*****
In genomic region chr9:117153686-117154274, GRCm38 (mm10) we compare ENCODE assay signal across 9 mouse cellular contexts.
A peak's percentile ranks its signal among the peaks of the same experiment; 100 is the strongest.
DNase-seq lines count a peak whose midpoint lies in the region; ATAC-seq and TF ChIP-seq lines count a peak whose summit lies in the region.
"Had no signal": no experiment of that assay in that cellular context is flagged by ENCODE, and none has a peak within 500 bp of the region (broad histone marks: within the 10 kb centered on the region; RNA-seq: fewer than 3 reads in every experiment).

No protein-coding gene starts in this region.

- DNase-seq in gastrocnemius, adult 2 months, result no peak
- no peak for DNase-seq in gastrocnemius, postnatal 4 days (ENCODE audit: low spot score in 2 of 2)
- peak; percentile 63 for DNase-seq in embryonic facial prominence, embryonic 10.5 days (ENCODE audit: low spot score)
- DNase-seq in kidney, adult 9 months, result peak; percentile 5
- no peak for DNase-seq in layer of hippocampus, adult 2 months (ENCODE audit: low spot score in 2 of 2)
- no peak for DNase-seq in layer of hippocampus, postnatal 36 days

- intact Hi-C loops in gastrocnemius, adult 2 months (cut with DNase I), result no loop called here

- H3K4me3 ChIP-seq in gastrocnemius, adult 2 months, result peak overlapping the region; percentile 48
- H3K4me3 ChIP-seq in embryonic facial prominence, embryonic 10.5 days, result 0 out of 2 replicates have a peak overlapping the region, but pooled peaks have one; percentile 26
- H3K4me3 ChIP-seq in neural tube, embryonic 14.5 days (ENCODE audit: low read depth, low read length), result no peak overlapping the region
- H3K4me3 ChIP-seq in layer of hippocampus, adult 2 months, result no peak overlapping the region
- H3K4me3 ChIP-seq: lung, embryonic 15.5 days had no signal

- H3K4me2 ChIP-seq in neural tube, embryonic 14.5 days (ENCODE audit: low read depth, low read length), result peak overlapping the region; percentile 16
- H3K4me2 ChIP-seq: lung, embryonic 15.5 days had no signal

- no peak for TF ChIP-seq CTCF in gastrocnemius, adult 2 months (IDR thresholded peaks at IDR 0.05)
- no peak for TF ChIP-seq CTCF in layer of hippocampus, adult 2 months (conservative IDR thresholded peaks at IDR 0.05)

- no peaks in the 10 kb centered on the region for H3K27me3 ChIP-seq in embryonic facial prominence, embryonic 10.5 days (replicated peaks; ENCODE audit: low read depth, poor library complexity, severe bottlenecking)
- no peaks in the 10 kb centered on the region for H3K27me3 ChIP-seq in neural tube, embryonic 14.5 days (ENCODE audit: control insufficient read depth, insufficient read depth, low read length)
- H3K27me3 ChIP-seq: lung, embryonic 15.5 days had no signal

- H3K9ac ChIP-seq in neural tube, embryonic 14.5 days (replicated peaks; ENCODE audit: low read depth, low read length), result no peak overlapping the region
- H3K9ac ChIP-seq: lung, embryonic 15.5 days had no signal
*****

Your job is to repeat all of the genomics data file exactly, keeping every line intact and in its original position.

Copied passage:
In genomic region chr9:117153686-117154274, GRCm38 (mm10) we compare ENCODE assay signal across 9 mouse cellular contexts.
A peak's percentile ranks its signal among the peaks of the same experiment; 100 is the strongest.
DNase-seq lines count a peak whose midpoint lies in the region; ATAC-seq and TF ChIP-seq lines count a peak whose summit lies in the region.
"Had no signal": no experiment of that assay in that cellular context is flagged by ENCODE, and none has a peak within 500 bp of the region (broad histone marks: within the 10 kb centered on the region; RNA-seq: fewer than 3 reads in every experiment).

No protein-coding gene starts in this region.

- DNase-seq in gastrocnemius, adult 2 months, result no peak
- no peak for DNase-seq in gastrocnemius, postnatal 4 days (ENCODE audit: low spot score in 2 of 2)
- peak; percentile 63 for DNase-seq in embryonic facial prominence, embryonic 10.5 days (ENCODE audit: low spot score)
- DNase-seq in kidney, adult 9 months, result peak; percentile 5
- no peak for DNase-seq in layer of hippocampus, adult 2 months (ENCODE audit: low spot score in 2 of 2)
- no peak for DNase-seq in layer of hippocampus, postnatal 36 days

- intact Hi-C loops in gastrocnemius, adult 2 months (cut with DNase I), result no loop called here

- H3K4me3 ChIP-seq in gastrocnemius, adult 2 months, result peak overlapping the region; percentile 48
- H3K4me3 ChIP-seq in embryonic facial prominence, embryonic 10.5 days, result 0 out of 2 replicates have a peak overlapping the region, but pooled peaks have one; percentile 26
- H3K4me3 ChIP-seq in neural tube, embryonic 14.5 days (ENCODE audit: low read depth, low read length), result no peak overlapping the region
- H3K4me3 ChIP-seq in layer of hippocampus, adult 2 months, result no peak overlapping the region
- H3K4me3 ChIP-seq: lung, embryonic 15.5 days had no signal

- H3K4me2 ChIP-seq in neural tube, embryonic 14.5 days (ENCODE audit: low read depth, low read length), result peak overlapping the region; percentile 16
- H3K4me2 ChIP-seq: lung, embryonic 15.5 days had no signal

- no peak for TF ChIP-seq CTCF in gastrocnemius, adult 2 months (IDR thresholded peaks at IDR 0.05)
- no peak for TF ChIP-seq CTCF in layer of hippocampus, adult 2 months (conservative IDR thresholded peaks at IDR 0.05)

- no peaks in the 10 kb centered on the region for H3K27me3 ChIP-seq in embryonic facial prominence, embryonic 10.5 days (replicated peaks; ENCODE audit: low read depth, poor library complexity, severe bottlenecking)
- no peaks in the 10 kb centered on the region for H3K27me3 ChIP-seq in neural tube, embryonic 14.5 days (ENCODE audit: control insufficient read depth, insufficient read depth, low read length)
- H3K27me3 ChIP-seq: lung, embryonic 15.5 days had no signal

- H3K9ac ChIP-seq in neural tube, embryonic 14.5 days (replicated peaks; ENCODE audit: low read depth, low read length), result no peak overlapping the region
- H3K9ac ChIP-seq: lung, embryonic 15.5 days had no signal